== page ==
That having been said, I can actually understand why this show's viewership is so limited (and it is REALLY limited; check the numbers). For many, The Wire will probably be so lifelike and believable that it doesn't even function as entertainment. In that sense, the show's greatest strength is also its (only) weakness, as there's nothing remotely sensationalistic or cliched about it, no reliance on overdirected action scenes, contrived cliffhanger endings, or improbable plot twists, which right away separates it from pretty much everything on network TV. For all involved, the season is filled with setbacks, frustrations, and long periods of waiting for something to happen, just like real life. The action quotient is also a lot lower than you'll find on a show like The Shield, and what violence there is is frequently disturbing, but it's always employed with a purpose, rather than just for the sake of mindless entertainment (make no mistake, I'm not opposed to a little mindless violence from time to time, but The Wire makes far more effective use of it). The world is made to look as and feel as real as possible, as though you're actually there-no dream sequences, no haunting visions, only one extremely brief flashback-an emphasis on realism that extends to the most seemingly insignificant bits of setting and dialogue. It all adds up to a show that's unfailingly convincing and authentic, but definitely not for those looking for an escape.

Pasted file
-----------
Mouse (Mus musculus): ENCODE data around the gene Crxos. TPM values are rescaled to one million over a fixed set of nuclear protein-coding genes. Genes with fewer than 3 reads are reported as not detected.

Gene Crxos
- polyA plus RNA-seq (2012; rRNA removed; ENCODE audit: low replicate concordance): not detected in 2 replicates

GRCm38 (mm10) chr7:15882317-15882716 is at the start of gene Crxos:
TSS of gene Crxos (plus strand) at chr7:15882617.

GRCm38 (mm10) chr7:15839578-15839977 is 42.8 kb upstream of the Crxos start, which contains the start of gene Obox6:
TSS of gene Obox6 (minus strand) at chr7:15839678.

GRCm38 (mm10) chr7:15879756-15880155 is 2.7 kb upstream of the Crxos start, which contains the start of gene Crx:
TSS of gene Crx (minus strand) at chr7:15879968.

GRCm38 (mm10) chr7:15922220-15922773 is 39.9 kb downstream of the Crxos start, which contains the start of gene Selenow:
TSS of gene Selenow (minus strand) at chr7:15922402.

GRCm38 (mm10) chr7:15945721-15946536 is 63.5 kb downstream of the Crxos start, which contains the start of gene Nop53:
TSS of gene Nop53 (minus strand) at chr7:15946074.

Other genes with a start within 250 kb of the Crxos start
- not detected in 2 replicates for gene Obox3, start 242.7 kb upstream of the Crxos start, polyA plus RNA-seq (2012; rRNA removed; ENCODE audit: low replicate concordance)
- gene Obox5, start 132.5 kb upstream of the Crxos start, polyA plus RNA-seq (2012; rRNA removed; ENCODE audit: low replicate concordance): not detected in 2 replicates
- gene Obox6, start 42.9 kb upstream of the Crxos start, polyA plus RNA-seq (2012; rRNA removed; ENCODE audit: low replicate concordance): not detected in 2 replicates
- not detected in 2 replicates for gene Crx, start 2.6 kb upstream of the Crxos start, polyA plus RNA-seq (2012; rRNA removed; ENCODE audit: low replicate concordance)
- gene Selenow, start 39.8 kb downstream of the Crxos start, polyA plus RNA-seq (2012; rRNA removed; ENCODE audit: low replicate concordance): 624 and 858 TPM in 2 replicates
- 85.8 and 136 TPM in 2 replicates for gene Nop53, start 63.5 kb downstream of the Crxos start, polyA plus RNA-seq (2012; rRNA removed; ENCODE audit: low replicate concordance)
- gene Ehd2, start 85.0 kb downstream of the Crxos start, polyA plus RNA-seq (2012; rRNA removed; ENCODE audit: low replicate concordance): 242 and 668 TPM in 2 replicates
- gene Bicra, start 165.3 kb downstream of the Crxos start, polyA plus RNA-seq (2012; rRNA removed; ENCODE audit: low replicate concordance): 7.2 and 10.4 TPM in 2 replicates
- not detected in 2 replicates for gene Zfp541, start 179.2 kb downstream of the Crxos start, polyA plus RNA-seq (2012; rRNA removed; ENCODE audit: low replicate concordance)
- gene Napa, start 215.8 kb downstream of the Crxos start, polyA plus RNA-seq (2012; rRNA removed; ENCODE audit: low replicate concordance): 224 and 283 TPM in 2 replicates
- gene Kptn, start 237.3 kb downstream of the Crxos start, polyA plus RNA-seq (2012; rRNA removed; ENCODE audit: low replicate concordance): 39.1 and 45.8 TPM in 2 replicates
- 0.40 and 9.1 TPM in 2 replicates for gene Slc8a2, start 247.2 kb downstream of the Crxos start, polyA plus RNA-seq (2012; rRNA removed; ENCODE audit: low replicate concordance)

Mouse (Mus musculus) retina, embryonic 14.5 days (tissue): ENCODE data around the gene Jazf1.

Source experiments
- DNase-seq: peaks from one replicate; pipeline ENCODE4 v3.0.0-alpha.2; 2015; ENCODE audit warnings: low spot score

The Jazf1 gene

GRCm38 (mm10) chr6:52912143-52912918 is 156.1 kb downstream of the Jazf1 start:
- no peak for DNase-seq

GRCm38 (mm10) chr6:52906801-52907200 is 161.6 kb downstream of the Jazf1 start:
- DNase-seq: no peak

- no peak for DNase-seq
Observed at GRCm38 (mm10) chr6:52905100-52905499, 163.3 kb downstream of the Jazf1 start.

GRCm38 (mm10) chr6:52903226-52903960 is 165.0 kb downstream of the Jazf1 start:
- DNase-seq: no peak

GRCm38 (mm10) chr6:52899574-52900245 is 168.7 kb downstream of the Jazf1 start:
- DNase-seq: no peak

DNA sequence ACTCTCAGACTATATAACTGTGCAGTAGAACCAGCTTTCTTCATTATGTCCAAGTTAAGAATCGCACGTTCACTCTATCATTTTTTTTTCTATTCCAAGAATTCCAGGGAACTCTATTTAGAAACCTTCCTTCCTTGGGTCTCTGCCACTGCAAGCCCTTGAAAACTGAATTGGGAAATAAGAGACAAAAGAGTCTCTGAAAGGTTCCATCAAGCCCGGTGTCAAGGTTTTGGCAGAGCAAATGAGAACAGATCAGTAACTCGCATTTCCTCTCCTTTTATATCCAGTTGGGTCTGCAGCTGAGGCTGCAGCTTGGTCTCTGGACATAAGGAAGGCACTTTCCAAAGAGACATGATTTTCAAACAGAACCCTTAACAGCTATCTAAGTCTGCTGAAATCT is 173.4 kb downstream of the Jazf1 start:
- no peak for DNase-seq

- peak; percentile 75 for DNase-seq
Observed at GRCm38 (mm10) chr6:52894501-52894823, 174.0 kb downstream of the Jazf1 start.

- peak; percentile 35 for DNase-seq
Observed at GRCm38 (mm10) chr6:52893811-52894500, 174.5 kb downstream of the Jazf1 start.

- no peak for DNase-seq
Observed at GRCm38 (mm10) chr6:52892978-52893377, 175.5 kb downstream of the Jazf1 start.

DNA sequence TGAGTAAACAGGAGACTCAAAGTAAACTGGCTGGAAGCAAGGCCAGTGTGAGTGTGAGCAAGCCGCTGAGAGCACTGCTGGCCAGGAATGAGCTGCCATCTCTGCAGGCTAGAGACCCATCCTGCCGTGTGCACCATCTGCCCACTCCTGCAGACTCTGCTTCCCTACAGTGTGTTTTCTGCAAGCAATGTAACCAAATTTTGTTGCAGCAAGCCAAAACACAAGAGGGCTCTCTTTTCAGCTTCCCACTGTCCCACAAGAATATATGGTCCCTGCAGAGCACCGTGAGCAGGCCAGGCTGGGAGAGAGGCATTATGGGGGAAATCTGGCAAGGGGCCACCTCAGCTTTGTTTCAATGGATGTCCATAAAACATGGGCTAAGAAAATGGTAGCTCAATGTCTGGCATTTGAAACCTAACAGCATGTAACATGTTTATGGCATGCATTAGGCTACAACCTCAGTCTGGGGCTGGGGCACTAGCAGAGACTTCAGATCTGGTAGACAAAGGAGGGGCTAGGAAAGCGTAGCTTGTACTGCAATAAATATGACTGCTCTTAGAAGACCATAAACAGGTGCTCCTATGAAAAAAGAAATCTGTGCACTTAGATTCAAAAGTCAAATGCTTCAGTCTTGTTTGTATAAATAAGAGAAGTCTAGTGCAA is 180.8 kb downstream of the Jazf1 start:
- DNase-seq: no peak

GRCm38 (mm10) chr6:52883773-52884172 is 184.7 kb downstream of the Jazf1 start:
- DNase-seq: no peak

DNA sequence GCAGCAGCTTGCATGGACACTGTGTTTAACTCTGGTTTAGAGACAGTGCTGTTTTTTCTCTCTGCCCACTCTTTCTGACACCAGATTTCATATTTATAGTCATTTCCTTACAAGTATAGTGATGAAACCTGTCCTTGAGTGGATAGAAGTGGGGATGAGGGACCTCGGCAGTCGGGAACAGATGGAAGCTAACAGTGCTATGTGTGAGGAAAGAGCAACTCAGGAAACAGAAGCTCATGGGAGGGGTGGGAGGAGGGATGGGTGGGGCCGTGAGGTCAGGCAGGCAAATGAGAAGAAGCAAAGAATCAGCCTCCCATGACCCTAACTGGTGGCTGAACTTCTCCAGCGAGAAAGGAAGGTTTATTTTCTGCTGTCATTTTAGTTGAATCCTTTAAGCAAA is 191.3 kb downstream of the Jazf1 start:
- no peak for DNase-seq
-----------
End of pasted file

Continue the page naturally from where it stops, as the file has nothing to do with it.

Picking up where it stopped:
Hmmm, how else can I count the ways in which The Wire wipes the floor with its competition? Well, for another thing, the scope is just so much wider than any other crime show's, going far beyond even The Shield (a great show, but still an also-ran in comparison to The Wire) in capturing the workings of an American city in the early 21st century. David Simon himself has said the show's principal focus is on how institutions affect (and are affected by) individuals, and The Wire casts a decidely unflinching light on the functions and dysfunctions of the groups it examines. Anyone who's part of an institution-in this case a police force, a court system or a large-scale drug organization-has to compromise his individuality to a certain extent, and the show perfectly captures the conflicts that come with the tough decisions the real world requires of its characters. The only truly independent character on the show is Omar Little, the freelance street operator who makes his living robbing drug dealers, and he has to make the tradeoff of constant threats on his life. The world of The Wire is a difficult and unforgiving one, where having a conscience can get you killed while someone infinitely more vicious walks, and where conscientious cops can lose out to those who know how to play the game.